E & D Storage
firehouse pizza banner
jones banner
farm Boy Maintenance

Needed: Constitutional, not situational, restraint

Ever since John Adams, America’s second president, tried to force individual states to deport some non-citizens and punish “seditious language” unfriendly to his administration, Washington has encroached upon individual states’ sovereign power.

Granted, Adams was doing his best to help a new nation that, literally, was in survival mode. Had the Pew Research Center existed during his time, it would have offered poll after lopsided poll expressing solid doubt about whether this fledgling experiment in representative republicanism would ever make it even to the 19th century.

Still, in these early days, Adams’s Alien and Sedition Acts of 1798 marked the beginning of a continual endorsement of the need for constitutional – not situational – restrictions on the federal government’s power. Nowhere did the Constitution grant the right for such “acts.”

Fortunately, early Americans rebelled and prevented implementation of these crisis-driven, but unconstitutional, policies.

But marginalizing the Constitution was not an activity reserved for occurrence “back in the day.”

Today, we wonder where Washington gets off mandating that individual sovereign states, including the commonwealth of Kentucky, force citizens to adhere to mandates of a federal health-care plan.

It certainly isn’t allowed by the 10th Amendment, which states: “The powers not delegated to the United States by the Constitution, nor prohibited by it to the States, are reserved to the States respectively, or to the people.”

I see nothing in that about the federal government having the right to implement an individual health-insurance mandate. Do you?

I also don’t find allowance for unelected Environmental Protection Agency bureaucrats denying private-property owners the right to mine coal on their own land. In fact, I don’t discover justification even for the EPA’s existence in the first place.

Also missing is the EPA’s right to deny the same kind of permit for mining in eastern Kentucky that it allowed in western Kentucky. What’s up with that?

This agency is so out of control it’s incapable of even being an equal opportunity constitutional offender.

As I read the Constitution again, I also found no justification for Washington’s educational dictates to states.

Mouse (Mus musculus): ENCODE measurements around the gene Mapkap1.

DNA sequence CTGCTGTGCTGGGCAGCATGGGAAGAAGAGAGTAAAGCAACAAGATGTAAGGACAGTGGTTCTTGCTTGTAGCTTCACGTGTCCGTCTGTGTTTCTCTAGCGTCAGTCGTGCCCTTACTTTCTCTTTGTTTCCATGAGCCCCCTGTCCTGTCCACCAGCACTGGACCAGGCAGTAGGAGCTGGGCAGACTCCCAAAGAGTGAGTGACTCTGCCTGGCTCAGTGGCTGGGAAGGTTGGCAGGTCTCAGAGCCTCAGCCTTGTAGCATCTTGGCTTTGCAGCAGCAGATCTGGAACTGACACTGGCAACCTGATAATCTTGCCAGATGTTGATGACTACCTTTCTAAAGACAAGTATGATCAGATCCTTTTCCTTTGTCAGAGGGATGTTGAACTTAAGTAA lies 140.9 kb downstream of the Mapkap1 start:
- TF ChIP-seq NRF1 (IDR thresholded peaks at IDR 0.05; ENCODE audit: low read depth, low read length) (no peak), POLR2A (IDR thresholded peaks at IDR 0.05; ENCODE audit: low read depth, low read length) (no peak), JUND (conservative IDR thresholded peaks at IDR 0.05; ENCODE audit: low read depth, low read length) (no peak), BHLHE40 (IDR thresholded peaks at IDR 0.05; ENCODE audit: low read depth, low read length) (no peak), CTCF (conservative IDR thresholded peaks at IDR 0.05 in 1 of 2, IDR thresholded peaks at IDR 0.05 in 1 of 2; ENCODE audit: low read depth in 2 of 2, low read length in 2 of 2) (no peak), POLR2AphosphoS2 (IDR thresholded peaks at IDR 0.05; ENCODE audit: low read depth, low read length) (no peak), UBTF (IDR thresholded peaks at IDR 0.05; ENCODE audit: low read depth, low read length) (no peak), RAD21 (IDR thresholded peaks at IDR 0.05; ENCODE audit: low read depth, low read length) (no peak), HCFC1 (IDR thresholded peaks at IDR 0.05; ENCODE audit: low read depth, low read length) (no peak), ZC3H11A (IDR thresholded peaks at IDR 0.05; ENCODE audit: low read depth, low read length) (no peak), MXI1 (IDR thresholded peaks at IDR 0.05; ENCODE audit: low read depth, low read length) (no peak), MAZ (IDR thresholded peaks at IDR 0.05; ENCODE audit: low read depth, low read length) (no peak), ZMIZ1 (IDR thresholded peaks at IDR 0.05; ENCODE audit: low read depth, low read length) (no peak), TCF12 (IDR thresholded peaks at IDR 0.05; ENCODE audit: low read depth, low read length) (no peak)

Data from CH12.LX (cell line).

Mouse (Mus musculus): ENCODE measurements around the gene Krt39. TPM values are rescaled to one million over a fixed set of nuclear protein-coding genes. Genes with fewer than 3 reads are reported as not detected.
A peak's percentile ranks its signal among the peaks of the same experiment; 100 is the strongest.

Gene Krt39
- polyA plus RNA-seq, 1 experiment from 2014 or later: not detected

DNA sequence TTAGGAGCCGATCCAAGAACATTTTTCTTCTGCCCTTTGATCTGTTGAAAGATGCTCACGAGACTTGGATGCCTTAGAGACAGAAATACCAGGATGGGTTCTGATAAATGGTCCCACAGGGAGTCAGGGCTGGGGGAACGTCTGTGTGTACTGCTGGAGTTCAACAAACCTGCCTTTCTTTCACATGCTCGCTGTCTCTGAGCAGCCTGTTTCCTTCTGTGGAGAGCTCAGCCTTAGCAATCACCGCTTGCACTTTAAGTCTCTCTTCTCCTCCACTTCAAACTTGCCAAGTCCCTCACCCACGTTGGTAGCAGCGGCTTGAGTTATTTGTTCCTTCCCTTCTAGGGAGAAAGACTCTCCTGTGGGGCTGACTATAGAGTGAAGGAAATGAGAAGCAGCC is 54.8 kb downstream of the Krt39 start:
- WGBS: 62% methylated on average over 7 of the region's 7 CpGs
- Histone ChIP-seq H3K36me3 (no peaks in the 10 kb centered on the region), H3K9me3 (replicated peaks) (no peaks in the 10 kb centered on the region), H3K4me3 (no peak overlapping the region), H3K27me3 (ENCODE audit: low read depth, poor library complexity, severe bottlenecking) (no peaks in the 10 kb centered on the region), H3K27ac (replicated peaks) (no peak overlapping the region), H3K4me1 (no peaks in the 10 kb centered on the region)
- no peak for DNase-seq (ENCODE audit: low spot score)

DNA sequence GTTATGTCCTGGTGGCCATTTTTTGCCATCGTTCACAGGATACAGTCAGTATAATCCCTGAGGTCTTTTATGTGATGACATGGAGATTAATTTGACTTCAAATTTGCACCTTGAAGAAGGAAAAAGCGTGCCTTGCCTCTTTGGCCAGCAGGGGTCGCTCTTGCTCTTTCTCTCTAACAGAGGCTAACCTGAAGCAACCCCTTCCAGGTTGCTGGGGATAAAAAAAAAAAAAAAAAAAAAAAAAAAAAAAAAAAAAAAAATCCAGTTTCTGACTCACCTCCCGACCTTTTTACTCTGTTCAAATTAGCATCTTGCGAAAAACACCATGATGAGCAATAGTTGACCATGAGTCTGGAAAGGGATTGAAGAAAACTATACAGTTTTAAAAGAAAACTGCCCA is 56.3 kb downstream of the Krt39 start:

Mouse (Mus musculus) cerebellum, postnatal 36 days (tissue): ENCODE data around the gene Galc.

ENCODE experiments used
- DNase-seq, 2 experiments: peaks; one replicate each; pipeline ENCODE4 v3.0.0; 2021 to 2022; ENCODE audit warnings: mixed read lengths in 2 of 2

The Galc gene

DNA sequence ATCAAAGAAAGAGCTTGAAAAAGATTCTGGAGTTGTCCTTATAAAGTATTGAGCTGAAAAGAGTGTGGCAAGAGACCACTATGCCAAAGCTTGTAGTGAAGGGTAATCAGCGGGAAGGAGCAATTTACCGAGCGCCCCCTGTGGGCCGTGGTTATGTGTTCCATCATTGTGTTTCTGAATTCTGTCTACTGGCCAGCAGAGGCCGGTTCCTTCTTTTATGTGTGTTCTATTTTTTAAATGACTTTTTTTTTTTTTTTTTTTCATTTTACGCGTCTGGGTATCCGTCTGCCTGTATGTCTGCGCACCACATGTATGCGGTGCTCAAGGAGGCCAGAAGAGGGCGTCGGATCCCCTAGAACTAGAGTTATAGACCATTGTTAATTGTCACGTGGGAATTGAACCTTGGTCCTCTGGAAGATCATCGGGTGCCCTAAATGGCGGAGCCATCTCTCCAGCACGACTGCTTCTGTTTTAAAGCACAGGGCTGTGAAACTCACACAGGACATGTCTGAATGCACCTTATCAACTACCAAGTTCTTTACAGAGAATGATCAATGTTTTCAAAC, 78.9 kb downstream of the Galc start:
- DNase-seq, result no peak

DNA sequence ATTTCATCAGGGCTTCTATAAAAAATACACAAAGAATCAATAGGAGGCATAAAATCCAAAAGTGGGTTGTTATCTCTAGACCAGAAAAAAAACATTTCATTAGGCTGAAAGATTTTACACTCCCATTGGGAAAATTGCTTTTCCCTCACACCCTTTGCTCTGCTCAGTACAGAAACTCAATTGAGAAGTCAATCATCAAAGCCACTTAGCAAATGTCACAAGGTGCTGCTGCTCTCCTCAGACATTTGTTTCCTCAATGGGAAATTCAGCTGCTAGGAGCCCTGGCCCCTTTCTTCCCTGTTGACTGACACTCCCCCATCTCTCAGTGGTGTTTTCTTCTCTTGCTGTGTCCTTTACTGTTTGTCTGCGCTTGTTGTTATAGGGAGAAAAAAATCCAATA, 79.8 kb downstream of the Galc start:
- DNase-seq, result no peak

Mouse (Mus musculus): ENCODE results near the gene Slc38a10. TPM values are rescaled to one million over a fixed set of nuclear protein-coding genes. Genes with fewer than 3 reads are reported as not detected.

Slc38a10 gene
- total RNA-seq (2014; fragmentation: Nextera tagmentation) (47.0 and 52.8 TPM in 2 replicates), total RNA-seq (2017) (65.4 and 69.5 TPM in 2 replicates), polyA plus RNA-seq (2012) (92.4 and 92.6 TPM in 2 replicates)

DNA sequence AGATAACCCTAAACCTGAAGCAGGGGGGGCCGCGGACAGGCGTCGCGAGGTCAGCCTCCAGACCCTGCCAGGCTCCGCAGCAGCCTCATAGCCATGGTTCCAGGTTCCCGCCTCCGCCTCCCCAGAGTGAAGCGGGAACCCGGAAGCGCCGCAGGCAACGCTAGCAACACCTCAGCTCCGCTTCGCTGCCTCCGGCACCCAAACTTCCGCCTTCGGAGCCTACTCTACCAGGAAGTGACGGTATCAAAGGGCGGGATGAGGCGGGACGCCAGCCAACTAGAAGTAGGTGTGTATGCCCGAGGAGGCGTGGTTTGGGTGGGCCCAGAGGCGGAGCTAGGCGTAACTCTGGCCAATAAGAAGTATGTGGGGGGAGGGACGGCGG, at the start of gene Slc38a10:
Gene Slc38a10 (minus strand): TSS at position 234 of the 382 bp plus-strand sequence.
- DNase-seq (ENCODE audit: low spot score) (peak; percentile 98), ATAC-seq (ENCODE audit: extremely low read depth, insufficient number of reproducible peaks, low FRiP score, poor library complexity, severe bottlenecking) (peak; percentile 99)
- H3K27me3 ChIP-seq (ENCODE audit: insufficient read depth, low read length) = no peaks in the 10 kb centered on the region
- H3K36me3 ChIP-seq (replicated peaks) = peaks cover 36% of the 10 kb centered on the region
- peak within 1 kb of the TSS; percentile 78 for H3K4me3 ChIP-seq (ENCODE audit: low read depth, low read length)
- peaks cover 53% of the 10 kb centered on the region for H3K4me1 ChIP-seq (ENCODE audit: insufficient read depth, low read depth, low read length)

Even our recent experience should tell us that, as Washington’s No Child Left Behind became “No Missed Opportunity to Leave Constitutional Principles Behind.”

What I did find was the Ninth Amendment that refers to the “enumeration” of the federal government’s rights – which, by very definition, means “limited.”

Apparently there is a problem with how “limited” is interpreted. Politicians who favor big-government solutions to our challenges think “limited” is a luxury afforded only when circumstances allow rather than a necessity for faithful adherence – no matter what current events may be swirling around us. 

Viewed through those situational lenses, it’s amazing how rare that luxury exists in the minds of some, and how often crises demand constitutional adultery.

So Washington’s policy pimps justify their unconstitutionally-illicit activity of forcing Americans to surrender their freedoms by exploiting the latest calamity: our kids are falling behind other countries’ students; evil health-insurance companies won’t cover pre-existent conditions; a rare shrimp is in that water.

To justify their “seditious” legislation and not allow a good crisis to waste away, Adams and the federalists in the early Congress pointed to the panic occurring over the French Revolution’s reign of terror as justification to put America’s enemies on a deportation “list.”

If a patriot like Adams, who risked his life to sign America’s founding documents, could be tempted to get off the tracks and encroach upon constitutionally protected state powers, what might happen with a collectivist who seems to be restrained very little by those documents?

What might happen with a president and his bureaucracy whose modus operandi is to never waste a crisis – especially when the restraint of having to campaign for reelection is gone?

Contributor Bio: Jim Waters is president of the Bluegrass Institute, Kentucky’s free-market think tank. Reach him at [email protected]. Read previously published columns at

Bookmark and Share